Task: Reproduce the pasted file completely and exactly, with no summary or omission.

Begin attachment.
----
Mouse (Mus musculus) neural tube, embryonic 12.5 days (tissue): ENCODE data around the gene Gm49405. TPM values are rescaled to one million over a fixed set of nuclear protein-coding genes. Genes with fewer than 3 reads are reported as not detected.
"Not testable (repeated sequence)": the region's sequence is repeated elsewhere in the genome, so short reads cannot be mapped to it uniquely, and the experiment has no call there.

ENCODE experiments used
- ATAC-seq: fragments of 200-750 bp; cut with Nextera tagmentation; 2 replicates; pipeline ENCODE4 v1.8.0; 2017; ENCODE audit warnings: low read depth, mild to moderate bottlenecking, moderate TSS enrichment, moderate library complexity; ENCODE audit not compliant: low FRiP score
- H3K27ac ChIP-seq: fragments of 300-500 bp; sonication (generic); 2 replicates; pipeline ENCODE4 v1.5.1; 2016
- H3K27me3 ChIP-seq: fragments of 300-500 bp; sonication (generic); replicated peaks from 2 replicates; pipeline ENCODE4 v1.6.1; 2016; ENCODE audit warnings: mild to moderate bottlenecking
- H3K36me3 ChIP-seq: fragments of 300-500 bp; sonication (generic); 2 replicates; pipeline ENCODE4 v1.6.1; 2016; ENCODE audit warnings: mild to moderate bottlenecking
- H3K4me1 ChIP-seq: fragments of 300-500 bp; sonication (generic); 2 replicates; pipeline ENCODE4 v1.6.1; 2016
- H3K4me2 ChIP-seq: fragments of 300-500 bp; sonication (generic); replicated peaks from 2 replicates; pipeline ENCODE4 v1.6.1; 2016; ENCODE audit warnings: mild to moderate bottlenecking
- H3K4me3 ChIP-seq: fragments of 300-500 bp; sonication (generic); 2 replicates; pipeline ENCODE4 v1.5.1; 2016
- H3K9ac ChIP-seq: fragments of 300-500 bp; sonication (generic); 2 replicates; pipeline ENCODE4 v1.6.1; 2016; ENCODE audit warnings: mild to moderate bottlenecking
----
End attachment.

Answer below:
Mouse (Mus musculus) neural tube, embryonic 12.5 days (tissue): ENCODE data around the gene Gm49405. TPM values are rescaled to one million over a fixed set of nuclear protein-coding genes. Genes with fewer than 3 reads are reported as not detected.
"Not testable (repeated sequence)": the region's sequence is repeated elsewhere in the genome, so short reads cannot be mapped to it uniquely, and the experiment has no call there.

ENCODE experiments used
- ATAC-seq: fragments of 200-750 bp; cut with Nextera tagmentation; 2 replicates; pipeline ENCODE4 v1.8.0; 2017; ENCODE audit warnings: low read depth, mild to moderate bottlenecking, moderate TSS enrichment, moderate library complexity; ENCODE audit not compliant: low FRiP score
- H3K27ac ChIP-seq: fragments of 300-500 bp; sonication (generic); 2 replicates; pipeline ENCODE4 v1.5.1; 2016
- H3K27me3 ChIP-seq: fragments of 300-500 bp; sonication (generic); replicated peaks from 2 replicates; pipeline ENCODE4 v1.6.1; 2016; ENCODE audit warnings: mild to moderate bottlenecking
- H3K36me3 ChIP-seq: fragments of 300-500 bp; sonication (generic); 2 replicates; pipeline ENCODE4 v1.6.1; 2016; ENCODE audit warnings: mild to moderate bottlenecking
- H3K4me1 ChIP-seq: fragments of 300-500 bp; sonication (generic); 2 replicates; pipeline ENCODE4 v1.6.1; 2016
- H3K4me2 ChIP-seq: fragments of 300-500 bp; sonication (generic); replicated peaks from 2 replicates; pipeline ENCODE4 v1.6.1; 2016; ENCODE audit warnings: mild to moderate bottlenecking
- H3K4me3 ChIP-seq: fragments of 300-500 bp; sonication (generic); 2 replicates; pipeline ENCODE4 v1.5.1; 2016
- H3K9ac ChIP-seq: fragments of 300-500 bp; sonication (generic); 2 replicates; pipeline ENCODE4 v1.6.1; 2016; ENCODE audit warnings: mild to moderate bottlenecking